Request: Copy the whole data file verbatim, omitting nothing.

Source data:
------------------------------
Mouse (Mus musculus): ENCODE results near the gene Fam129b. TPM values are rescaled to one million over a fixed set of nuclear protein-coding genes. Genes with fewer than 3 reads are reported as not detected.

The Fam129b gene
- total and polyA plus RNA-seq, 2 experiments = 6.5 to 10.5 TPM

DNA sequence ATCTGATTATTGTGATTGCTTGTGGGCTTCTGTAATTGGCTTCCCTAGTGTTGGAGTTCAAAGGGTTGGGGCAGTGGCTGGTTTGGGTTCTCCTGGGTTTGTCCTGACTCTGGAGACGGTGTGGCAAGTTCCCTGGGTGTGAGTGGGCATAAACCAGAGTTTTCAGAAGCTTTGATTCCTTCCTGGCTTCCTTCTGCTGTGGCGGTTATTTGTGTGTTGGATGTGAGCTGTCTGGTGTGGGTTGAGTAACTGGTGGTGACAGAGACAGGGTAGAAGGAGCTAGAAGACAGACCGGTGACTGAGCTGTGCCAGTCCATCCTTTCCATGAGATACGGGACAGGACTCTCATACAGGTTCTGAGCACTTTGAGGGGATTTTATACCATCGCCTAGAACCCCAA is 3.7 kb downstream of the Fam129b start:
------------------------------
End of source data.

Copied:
Mouse (Mus musculus): ENCODE results near the gene Fam129b. TPM values are rescaled to one million over a fixed set of nuclear protein-coding genes. Genes with fewer than 3 reads are reported as not detected.

The Fam129b gene
- total and polyA plus RNA-seq, 2 experiments = 6.5 to 10.5 TPM

DNA sequence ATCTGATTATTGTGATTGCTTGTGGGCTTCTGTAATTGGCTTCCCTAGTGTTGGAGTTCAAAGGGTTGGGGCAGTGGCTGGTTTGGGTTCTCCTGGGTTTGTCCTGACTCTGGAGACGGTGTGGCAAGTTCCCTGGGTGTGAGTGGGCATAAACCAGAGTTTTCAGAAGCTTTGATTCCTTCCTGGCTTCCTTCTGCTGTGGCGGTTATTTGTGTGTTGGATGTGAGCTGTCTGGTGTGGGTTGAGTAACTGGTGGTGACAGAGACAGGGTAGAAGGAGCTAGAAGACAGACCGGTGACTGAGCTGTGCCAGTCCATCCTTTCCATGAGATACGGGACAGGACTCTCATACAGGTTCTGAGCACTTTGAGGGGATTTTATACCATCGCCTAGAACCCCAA is 3.7 kb downstream of the Fam129b start: